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NCJ Number: 194023 Find in a Library
Title: Methodological Issues in Working with Policy Advisers and Practitioners (From Analysis for Crime Prevention, P 205-237, 2002, Nick Tilley, ed. -- See NCJ-194015)
Author(s): Gloria Laycock
Date Published: 2002
Page Count: 33
Sponsoring Agency: Criminal Justice Press/Willow Tree Press
Sale Source: Criminal Justice Press/Willow Tree Press
,
United States of America
Type: Report (Technical Assistance)
Format: Book (Softbound)
Language: English
Country: United States of America
Annotation: This paper discusses what policy advisers and practitioners need and can expect from researchers and the implications of these needs and expectations for research methods.
Abstract: The discussion notes that policy advisers need good news about effectiveness, confidence in the results, costs included in the evaluations, a feeling of involvement in the agenda-setting process, timely production of results, the specification of what works, good communications from the researchers, and researchers’ willingness to take risks in making inferences from their data. Practitioners need to know what works, where, and why; help in replicating what works; and help in generating testable hypotheses. They also need timely research, involvement in setting the agenda, reports and recommendations in plain English, knowledge of current good practice, and feedback on the results of research in which they have participated. Methodologies that may represent viable alternatives to experimental methods traditionally used by social science researchers include the theory of change approach, scientific realism, and the use of rival explanations. The analysis concludes that researchers, policymakers, and practitioners need to give more attention to one another and that publication and scrutiny of results by the academic community and by the critical and independent media should help offset any tendency toward partiality, exaggeration, or inaccuracy. 43 references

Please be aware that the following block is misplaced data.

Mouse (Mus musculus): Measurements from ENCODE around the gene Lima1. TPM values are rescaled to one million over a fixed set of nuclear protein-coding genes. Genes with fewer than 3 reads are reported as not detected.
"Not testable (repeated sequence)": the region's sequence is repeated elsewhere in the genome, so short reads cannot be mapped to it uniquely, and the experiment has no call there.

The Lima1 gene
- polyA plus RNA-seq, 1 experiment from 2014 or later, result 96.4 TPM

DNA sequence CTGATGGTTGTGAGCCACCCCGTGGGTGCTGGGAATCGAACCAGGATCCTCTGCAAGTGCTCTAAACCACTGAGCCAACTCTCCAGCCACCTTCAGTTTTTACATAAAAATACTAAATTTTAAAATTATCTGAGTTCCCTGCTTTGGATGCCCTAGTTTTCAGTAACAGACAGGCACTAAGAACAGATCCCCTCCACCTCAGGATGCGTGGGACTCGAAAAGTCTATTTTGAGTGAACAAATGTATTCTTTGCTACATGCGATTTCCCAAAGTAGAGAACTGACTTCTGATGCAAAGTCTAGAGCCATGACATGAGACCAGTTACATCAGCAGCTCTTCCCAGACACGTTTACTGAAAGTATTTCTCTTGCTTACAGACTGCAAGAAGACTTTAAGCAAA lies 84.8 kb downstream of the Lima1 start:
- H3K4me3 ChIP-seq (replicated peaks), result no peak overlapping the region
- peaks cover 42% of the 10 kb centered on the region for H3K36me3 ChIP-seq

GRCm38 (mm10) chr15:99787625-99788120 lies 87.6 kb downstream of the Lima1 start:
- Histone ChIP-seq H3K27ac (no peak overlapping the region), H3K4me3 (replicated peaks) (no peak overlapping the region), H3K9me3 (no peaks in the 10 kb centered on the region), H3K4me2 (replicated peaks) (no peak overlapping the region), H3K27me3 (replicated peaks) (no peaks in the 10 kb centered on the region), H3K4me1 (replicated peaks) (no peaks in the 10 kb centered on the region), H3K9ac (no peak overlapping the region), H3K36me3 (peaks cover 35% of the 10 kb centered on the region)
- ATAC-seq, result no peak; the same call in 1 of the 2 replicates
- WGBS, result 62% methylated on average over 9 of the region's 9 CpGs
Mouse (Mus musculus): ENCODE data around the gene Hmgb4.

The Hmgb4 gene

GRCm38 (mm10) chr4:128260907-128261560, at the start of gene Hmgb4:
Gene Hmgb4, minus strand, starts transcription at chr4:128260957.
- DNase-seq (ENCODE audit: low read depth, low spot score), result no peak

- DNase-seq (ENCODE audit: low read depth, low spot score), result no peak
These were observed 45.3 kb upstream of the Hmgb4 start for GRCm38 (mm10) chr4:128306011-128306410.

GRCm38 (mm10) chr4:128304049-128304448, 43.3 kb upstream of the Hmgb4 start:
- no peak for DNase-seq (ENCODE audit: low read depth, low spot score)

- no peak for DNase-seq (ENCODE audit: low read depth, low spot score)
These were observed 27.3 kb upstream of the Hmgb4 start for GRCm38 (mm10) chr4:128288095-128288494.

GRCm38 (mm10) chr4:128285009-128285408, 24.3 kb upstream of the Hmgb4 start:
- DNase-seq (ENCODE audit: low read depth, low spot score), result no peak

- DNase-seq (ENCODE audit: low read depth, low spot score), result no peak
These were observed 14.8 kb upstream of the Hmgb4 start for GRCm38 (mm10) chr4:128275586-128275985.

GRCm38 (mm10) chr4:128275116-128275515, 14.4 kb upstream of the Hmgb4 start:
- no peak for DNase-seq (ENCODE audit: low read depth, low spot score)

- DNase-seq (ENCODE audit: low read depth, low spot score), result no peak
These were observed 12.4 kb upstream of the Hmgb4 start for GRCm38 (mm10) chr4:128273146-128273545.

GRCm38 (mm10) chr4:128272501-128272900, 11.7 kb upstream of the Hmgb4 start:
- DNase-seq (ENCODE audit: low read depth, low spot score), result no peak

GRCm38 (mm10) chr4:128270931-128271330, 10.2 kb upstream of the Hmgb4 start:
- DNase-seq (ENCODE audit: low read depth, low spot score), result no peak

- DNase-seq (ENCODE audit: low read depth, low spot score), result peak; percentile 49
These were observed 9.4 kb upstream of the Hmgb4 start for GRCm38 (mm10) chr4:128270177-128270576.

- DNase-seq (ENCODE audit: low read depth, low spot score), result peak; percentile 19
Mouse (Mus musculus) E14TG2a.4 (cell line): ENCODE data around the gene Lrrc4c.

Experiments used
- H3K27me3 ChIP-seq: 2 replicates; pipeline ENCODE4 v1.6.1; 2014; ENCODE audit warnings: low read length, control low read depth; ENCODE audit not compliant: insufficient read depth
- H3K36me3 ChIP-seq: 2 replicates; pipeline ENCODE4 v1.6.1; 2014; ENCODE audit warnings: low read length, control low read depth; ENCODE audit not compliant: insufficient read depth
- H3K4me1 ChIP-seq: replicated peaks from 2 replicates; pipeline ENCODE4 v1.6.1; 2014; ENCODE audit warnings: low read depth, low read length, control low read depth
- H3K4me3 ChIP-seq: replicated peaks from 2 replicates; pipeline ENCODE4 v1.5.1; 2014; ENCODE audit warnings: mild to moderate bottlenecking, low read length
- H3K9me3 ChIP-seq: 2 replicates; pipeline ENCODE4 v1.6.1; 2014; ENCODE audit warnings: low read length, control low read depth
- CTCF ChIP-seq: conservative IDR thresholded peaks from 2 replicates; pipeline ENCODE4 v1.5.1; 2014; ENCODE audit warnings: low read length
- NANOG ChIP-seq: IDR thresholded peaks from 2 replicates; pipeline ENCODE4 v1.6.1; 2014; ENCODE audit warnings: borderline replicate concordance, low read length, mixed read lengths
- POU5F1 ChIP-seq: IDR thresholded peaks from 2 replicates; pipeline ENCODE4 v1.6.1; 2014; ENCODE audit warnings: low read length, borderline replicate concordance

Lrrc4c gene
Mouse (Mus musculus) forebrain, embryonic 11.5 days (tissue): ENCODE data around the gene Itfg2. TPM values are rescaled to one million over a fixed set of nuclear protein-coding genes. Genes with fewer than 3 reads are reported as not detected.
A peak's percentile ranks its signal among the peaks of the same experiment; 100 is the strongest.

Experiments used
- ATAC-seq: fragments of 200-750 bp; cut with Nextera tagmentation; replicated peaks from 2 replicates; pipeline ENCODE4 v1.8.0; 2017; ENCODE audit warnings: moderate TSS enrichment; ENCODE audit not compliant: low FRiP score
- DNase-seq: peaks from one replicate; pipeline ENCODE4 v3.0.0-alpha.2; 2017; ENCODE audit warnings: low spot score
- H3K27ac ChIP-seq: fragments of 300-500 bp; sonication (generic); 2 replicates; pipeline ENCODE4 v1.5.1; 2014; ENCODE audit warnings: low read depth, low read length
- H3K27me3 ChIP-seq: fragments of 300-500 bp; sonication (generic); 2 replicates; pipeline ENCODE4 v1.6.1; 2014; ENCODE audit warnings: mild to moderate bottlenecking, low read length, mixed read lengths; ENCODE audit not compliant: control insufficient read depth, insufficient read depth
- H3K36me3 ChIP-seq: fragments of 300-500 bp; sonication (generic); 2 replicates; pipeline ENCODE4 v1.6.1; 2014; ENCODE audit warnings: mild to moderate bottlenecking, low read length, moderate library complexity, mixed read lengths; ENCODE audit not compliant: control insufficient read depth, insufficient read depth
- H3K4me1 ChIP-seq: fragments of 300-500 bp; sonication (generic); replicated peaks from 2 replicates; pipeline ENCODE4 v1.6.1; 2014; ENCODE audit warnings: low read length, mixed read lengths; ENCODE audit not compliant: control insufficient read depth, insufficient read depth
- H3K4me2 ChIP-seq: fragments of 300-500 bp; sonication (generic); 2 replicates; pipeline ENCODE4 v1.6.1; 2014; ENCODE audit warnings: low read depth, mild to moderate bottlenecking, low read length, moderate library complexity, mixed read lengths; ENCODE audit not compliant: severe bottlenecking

Main Term(s): Crime prevention planning
Index Term(s): Criminal justice research; Criminal justice system policy; Program design; Program planning; Research and development; Research design; Research methods; Research uses in policymaking
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